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It’s confusing, isn’t it?
You’re trying to figure out if you can snack in between meals and still lose weight, but you find all this conflicting information:
Snacking is good! It speeds up your metabolism!
No, don’t snack, too many calories!
Have these snacks: peanut butter, hummus, Greek yogurt, cottage cheese. They’re healthy; oh wait, those healthy snacks aren’t so healthy after all. Have an organic no-trans-fat protein bar instead.
It’s enough to make you want to scream.
I know the feeling - because any suggestion at all that healthy snacking is, well, healthy, is enough to make me scream too.
Let me explain.
In this article:
- Snacking And Obesity
- Don’t Bother Counting Calories
- The Multi-Billion Dollar Snack Industry
- How The Healthy Snacking and Weight Loss Trap Springs Shut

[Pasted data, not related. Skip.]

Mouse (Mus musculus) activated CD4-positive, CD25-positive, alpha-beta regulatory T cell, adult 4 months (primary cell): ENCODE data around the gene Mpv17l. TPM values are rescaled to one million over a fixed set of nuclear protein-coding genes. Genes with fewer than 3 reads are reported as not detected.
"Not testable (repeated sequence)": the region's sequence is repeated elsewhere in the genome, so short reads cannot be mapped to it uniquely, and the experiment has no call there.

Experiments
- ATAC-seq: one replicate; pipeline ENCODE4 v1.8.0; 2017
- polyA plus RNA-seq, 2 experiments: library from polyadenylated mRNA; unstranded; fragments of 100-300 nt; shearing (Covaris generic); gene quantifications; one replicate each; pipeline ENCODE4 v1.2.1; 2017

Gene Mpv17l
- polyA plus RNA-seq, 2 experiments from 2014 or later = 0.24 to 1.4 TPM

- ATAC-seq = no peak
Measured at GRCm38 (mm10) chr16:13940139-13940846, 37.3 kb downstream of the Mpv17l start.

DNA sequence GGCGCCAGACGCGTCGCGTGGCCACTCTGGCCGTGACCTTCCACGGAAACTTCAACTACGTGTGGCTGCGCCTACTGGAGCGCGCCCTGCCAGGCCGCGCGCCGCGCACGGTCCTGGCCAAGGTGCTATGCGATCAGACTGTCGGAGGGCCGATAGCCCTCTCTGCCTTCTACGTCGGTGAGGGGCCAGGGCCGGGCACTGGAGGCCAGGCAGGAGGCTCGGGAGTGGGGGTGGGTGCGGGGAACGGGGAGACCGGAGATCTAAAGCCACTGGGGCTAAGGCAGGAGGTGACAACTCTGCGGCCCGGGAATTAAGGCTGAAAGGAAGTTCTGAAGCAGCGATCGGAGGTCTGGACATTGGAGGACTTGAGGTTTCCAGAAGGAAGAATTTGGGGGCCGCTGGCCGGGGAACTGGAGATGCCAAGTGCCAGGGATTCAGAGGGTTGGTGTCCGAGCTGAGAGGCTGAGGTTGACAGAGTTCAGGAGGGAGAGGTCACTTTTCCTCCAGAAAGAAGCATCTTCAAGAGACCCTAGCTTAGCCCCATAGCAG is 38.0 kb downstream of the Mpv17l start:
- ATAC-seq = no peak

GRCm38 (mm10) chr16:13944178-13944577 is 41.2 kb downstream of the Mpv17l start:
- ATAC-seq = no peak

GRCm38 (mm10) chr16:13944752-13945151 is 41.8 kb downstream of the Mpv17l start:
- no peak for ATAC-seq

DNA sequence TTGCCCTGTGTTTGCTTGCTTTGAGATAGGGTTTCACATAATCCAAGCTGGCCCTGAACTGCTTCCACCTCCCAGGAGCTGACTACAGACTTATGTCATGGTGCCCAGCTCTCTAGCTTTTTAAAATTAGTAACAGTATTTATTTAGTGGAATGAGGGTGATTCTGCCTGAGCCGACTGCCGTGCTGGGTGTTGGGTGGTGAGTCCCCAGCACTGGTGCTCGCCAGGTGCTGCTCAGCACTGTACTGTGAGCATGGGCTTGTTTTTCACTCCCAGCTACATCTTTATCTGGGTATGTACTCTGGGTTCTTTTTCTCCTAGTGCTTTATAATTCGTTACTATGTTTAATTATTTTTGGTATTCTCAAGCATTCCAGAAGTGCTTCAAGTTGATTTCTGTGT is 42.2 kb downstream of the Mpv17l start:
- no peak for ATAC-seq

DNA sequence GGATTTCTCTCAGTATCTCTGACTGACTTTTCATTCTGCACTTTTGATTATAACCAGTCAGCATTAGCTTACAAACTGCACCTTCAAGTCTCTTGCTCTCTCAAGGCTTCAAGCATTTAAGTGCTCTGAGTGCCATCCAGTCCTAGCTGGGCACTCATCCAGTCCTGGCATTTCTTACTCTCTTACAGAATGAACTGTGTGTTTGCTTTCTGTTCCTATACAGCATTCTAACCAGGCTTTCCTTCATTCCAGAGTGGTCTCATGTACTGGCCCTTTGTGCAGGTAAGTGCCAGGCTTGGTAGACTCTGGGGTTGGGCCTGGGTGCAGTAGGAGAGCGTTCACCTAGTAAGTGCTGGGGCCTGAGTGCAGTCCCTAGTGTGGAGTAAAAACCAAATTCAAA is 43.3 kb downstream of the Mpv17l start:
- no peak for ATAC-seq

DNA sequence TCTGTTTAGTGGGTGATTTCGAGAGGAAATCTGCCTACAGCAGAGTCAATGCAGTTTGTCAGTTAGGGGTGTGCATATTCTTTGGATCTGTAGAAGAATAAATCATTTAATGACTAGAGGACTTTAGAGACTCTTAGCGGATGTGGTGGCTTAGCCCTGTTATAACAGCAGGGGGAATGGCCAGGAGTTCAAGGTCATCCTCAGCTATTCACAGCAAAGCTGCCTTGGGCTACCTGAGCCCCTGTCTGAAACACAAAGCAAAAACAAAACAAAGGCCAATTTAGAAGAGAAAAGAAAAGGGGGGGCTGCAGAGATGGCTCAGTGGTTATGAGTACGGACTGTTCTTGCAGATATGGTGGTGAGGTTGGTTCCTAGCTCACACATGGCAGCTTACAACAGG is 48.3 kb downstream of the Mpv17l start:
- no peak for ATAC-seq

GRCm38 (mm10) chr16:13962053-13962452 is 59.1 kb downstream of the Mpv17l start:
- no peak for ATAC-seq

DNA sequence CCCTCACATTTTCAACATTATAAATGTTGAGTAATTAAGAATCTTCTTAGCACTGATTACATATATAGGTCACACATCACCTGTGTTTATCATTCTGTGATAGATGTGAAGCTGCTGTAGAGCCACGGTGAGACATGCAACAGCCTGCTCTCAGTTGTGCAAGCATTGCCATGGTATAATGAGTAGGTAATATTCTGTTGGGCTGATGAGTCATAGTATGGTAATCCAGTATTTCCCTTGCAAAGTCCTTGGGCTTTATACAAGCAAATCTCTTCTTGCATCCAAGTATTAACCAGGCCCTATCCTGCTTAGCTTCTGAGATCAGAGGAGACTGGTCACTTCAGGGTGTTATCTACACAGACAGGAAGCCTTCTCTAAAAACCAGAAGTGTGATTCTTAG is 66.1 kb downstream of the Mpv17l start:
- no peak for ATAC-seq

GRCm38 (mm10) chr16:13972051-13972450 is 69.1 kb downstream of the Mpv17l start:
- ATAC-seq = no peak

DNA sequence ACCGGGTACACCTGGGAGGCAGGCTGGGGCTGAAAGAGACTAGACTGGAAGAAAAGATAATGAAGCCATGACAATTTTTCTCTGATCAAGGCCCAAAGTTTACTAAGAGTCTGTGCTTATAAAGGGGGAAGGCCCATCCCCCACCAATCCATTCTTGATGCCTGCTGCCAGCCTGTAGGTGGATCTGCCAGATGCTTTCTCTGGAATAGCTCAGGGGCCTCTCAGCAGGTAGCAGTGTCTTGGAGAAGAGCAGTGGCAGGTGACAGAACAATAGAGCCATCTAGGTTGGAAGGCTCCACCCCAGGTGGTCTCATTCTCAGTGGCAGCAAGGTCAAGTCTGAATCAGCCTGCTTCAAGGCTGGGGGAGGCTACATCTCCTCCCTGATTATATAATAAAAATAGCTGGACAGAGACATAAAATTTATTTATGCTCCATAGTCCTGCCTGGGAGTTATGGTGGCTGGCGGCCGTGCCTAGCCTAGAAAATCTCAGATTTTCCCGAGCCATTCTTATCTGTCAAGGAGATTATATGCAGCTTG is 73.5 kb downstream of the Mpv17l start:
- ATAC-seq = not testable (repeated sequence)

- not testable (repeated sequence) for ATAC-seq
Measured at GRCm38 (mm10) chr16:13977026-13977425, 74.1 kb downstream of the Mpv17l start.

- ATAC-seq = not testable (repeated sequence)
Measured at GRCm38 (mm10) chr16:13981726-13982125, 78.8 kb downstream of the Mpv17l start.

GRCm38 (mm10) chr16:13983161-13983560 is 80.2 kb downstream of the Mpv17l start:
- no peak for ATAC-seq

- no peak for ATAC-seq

- Stop Snacking And Do This Instead
- Are You Ready To Stop Snacking?
Snacking And Obesity: The Link Between Them Isn’t Really What You Think
Between 1970 and now, many things occurred that resulted in today’s obesity epidemic:
- The prevalence of high fructose corn syrup in food items
- Skyrocketing sugar consumption
- Low fat foods produced in response to faulty research claiming fat is bad for you
Notice what’s not on the above list? A massive increase in the number of calories people consume.
A report by the US Department of Agriculture in 2011 noted that Americans consumed only slightly more calories yet snacked more than two times as often as in 1970.
In other words, the frequency of snacking is one of the biggest root causes of obesity, not the number of calories consumed.
But why does frequency of eating matter more than the number of calories? Let’s take a look.
94% of the US population snacks at least once per day. An average consumer in the US eats 4 to 5 snacks per day along with 3-4 beverage snacks per day.
From a healthy weight and metabolism perspective, this is horrific. No one’s body is designed to eat so often. When you graze all day long, you continuously spike your insulin - creating a significant excess of this powerful hormone in your body.